Social Scientist. v 11, no. 125 (Oct 1983) p. 39.

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Titu Meers Rebellion: A Profile

SINCE the imposition of colonial rule in Bengal, a kind of continuity can be traced in the reactions of the peasantry through the outbreak of risings emerging from different moorings. The last four decades of the 18th century became stormy as the Fakir-Sannyasi rebellion, the Chakma movement, the Chuar revolt and the Rangpur rising were taking shape. In the same tradition of anti-colonial movements, Titu Meer's rebellion stood out strikingly in the first half of the 19th century. This uprising shook the colonial base in the countryside of Barasat sub-division of the 24 Parganas district during 1830-31.

As regards the source material for a study of Titu Meer's rebellion, we, however, still face the limitation of depending primarily on official records of the East India CompanyŚ Golvin's report (a report submitted by the Acting Joint Magistrate of Barasat-to the Secretary of Government of Bengal in the Judicial Department in 1832) and other Judicial (Criminal) Proceedings preserved in the West Bengal State Archives. We also get glimpses of the uprising from contemporary press reports1 which broadly sympathised with those who suppressed the rebellion. A little later W W Hunter came out with his publications2 to provide a more sophisticated rationale for the colonial stand. The first Bengali book on Titu Meer was written in 1897 by Biharilal Sarkar who openly supported the interests of both the Hindu landholders and the officials of the East India Company. A somewhat balanced, though sketchy, viewpoint on the rebellion emerged from around the middle of the present century in the writings of W C Smith,3 in the publications of R C Mazumdar4 and S B Cli^udhuri5 and in the recent works of Sirajul Islam and others.6 But the perspective of a peasant rebellion was still missing. Some Leftist intellectuals7 gradually came forward to provide this crucial dimension, though the rigours of the historian's craft may be apparently lacking in some of their writings.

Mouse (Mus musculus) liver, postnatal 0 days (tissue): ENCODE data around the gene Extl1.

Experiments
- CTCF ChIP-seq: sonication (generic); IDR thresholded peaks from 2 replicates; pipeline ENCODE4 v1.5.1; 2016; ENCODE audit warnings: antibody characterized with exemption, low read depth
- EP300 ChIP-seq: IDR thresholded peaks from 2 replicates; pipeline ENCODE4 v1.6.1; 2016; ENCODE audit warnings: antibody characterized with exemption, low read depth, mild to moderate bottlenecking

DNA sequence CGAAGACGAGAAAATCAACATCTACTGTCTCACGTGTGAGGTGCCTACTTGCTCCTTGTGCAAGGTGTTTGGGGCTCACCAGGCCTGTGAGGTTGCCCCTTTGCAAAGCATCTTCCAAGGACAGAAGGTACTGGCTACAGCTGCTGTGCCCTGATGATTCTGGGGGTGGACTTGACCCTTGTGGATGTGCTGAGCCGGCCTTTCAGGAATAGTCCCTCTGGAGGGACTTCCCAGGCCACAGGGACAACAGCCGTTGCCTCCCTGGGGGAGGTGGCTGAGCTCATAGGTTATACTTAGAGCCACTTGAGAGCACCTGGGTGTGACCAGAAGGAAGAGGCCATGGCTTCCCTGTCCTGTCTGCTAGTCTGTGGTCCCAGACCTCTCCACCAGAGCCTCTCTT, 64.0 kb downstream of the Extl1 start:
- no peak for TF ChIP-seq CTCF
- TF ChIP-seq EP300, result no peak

While we would try to appraise the pivotal perspective of peasant resistance as the major objective of this paper, we should first try to understand the level of perception of the rebel peasants in the social milieu of Bengal during the early 19th century. Otherwise we may ask

*Sociological Research Unit, Indian Statistical Institute.

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